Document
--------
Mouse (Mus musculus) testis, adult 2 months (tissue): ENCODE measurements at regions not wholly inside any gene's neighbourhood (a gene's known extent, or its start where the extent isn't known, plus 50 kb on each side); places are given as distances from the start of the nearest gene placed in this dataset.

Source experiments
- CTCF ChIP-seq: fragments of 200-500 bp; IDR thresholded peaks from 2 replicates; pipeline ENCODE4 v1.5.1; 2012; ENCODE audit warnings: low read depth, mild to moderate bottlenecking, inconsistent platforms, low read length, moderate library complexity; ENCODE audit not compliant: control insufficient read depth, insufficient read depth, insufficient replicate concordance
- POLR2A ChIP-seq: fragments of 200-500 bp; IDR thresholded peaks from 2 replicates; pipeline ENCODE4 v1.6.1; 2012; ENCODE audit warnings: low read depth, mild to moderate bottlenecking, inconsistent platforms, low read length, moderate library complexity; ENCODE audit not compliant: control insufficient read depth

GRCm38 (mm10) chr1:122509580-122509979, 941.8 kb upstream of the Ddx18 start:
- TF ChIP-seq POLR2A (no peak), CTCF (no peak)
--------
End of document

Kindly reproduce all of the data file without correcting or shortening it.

Mouse (Mus musculus) testis, adult 2 months (tissue): ENCODE measurements at regions not wholly inside any gene's neighbourhood (a gene's known extent, or its start where the extent isn't known, plus 50 kb on each side); places are given as distances from the start of the nearest gene placed in this dataset.

Source experiments
- CTCF ChIP-seq: fragments of 200-500 bp; IDR thresholded peaks from 2 replicates; pipeline ENCODE4 v1.5.1; 2012; ENCODE audit warnings: low read depth, mild to moderate bottlenecking, inconsistent platforms, low read length, moderate library complexity; ENCODE audit not compliant: control insufficient read depth, insufficient read depth, insufficient replicate concordance
- POLR2A ChIP-seq: fragments of 200-500 bp; IDR thresholded peaks from 2 replicates; pipeline ENCODE4 v1.6.1; 2012; ENCODE audit warnings: low read depth, mild to moderate bottlenecking, inconsistent platforms, low read length, moderate library complexity; ENCODE audit not compliant: control insufficient read depth

GRCm38 (mm10) chr1:122509580-122509979, 941.8 kb upstream of the Ddx18 start:
- TF ChIP-seq POLR2A (no peak), CTCF (no peak)